The Border-Adjustment Sleight Of Hand
Veronique de Rugy and Daniel J. Mitchell, Wall Street Journal
With Republicans in control of Capitol Hill and the White House, this should be an opportune time for major tax cuts to boost American growth and competitiveness. But much of the reform energy is being dissipated in a counterproductive fight over the “border adjustment” tax proposed by House Republicans.
The plan calls for dropping the top corporate tax rate to 20% from 35%, while exempting exports and taxing imports. House Republicans have latched onto the border-adjustment tax for a very practical and understandable reason. It supposedly would generate more than $1 trillion of tax revenue over 10 years. That money could finance other parts of their agenda to generate growth, such as replacing today’s onerous depreciation rules with immediate expensing.
Although their intentions are reasonable, this strategy is questionable. Start with the political blunder: Republican tax plans normally receive overwhelming support from the business community. But the border-adjustment tax has created deep divisions. Proponents claim border adjustability is not protectionist because it would automatically push up the value of the dollar, neutralizing the effect on trade. Importers don’t have much faith in this theory and oppose the GOP plan.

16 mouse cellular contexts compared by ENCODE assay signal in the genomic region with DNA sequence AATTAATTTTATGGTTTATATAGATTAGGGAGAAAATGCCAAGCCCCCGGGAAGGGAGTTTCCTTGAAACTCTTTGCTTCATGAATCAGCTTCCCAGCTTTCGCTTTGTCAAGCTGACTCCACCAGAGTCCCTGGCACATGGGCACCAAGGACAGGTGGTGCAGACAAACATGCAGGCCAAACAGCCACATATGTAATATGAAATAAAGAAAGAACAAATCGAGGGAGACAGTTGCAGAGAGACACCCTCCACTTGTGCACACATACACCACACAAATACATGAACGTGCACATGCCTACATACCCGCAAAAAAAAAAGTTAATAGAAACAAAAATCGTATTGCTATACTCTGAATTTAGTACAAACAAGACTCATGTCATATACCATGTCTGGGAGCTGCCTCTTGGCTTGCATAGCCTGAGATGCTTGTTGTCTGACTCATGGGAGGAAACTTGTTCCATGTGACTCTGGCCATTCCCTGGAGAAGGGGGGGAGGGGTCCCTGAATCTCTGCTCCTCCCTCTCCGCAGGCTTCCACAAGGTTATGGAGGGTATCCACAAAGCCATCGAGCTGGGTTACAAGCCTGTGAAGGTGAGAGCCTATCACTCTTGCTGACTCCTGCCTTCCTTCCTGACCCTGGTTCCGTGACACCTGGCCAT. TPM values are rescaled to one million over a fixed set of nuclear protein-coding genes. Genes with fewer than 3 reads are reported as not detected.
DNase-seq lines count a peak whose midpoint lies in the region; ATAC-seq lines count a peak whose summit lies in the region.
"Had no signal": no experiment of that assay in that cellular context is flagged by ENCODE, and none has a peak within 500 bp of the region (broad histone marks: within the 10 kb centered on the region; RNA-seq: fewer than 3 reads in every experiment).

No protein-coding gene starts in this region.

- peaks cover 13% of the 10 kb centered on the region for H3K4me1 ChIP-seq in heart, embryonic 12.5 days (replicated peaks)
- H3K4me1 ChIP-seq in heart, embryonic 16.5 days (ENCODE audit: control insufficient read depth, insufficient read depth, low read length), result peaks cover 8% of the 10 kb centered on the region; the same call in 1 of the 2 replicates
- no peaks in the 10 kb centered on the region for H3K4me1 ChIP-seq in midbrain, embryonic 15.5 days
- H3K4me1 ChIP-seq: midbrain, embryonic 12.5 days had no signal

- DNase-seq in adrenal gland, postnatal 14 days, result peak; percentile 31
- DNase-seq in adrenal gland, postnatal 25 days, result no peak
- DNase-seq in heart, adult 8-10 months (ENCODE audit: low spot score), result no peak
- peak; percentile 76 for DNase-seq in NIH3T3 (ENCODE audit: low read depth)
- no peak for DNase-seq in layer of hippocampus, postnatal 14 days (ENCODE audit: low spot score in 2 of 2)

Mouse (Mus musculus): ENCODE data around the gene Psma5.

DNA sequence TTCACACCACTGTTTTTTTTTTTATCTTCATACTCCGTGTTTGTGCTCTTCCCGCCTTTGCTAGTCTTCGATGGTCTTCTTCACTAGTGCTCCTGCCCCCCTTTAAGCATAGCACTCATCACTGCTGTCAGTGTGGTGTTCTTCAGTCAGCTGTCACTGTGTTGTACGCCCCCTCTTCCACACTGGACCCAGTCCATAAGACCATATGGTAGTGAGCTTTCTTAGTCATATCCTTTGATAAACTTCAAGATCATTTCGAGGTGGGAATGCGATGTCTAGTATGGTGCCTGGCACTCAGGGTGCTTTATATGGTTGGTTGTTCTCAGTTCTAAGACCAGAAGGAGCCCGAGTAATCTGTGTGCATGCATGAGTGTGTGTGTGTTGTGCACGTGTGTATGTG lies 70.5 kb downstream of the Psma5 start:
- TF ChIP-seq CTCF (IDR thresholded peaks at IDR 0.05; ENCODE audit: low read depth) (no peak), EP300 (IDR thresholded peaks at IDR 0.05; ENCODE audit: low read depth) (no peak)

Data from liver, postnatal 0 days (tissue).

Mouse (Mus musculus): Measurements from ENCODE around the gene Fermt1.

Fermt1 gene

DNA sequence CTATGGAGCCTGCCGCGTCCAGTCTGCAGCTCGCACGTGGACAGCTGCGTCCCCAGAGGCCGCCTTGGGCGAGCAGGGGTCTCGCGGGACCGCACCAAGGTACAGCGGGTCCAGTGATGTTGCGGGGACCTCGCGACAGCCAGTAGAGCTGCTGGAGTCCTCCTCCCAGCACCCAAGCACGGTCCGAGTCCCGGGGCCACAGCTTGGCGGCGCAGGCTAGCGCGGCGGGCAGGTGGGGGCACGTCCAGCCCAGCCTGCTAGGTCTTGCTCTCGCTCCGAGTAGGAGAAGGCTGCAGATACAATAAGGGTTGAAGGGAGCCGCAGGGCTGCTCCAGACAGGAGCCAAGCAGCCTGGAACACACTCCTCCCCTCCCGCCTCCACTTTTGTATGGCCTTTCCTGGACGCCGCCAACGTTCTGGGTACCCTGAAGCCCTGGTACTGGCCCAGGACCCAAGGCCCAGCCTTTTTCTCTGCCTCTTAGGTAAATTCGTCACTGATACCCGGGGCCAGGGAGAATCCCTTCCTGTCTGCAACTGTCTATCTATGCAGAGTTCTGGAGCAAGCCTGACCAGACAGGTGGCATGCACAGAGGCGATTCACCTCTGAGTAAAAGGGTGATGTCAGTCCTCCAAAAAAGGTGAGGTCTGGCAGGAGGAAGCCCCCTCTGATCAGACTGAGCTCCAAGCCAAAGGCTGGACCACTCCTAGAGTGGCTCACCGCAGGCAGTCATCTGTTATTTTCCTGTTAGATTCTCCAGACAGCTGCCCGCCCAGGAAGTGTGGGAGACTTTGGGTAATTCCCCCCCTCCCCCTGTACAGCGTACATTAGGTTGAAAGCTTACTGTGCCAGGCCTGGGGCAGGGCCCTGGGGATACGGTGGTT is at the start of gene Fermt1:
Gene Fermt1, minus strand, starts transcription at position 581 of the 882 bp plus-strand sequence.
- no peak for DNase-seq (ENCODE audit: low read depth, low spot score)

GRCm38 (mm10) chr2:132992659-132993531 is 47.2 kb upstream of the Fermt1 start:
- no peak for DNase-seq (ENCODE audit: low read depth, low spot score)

Their concerns are legitimate. No country has ever imposed a border-adjusted corporate-income tax, so this is uncharted territory. But many countries have value-added taxes, or VATs, that are border-adjustable, and their experience might serve as a reasonable proxy. A review of the empirical literature shows that currencies adjust when a VAT is applied, but they do so neither entirely nor quickly. Factors such as poor design or improper administration can get in the way.
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